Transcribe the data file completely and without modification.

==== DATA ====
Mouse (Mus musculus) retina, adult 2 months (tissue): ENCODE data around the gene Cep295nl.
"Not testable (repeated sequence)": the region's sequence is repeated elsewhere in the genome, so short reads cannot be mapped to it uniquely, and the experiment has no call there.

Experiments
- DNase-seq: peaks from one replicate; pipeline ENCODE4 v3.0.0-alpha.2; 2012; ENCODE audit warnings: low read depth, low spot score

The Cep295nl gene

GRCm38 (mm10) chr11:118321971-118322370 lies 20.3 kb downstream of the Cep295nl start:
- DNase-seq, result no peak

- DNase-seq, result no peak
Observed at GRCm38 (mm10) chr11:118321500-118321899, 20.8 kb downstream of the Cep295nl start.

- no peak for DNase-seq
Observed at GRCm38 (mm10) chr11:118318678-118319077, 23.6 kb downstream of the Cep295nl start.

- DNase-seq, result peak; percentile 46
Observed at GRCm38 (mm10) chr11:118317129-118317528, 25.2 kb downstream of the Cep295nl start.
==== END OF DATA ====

Mouse (Mus musculus) retina, adult 2 months (tissue): ENCODE data around the gene Cep295nl.
"Not testable (repeated sequence)": the region's sequence is repeated elsewhere in the genome, so short reads cannot be mapped to it uniquely, and the experiment has no call there.

Experiments
- DNase-seq: peaks from one replicate; pipeline ENCODE4 v3.0.0-alpha.2; 2012; ENCODE audit warnings: low read depth, low spot score

The Cep295nl gene

GRCm38 (mm10) chr11:118321971-118322370 lies 20.3 kb downstream of the Cep295nl start:
- DNase-seq, result no peak

- DNase-seq, result no peak
Observed at GRCm38 (mm10) chr11:118321500-118321899, 20.8 kb downstream of the Cep295nl start.

- no peak for DNase-seq
Observed at GRCm38 (mm10) chr11:118318678-118319077, 23.6 kb downstream of the Cep295nl start.

- DNase-seq, result peak; percentile 46
Observed at GRCm38 (mm10) chr11:118317129-118317528, 25.2 kb downstream of the Cep295nl start.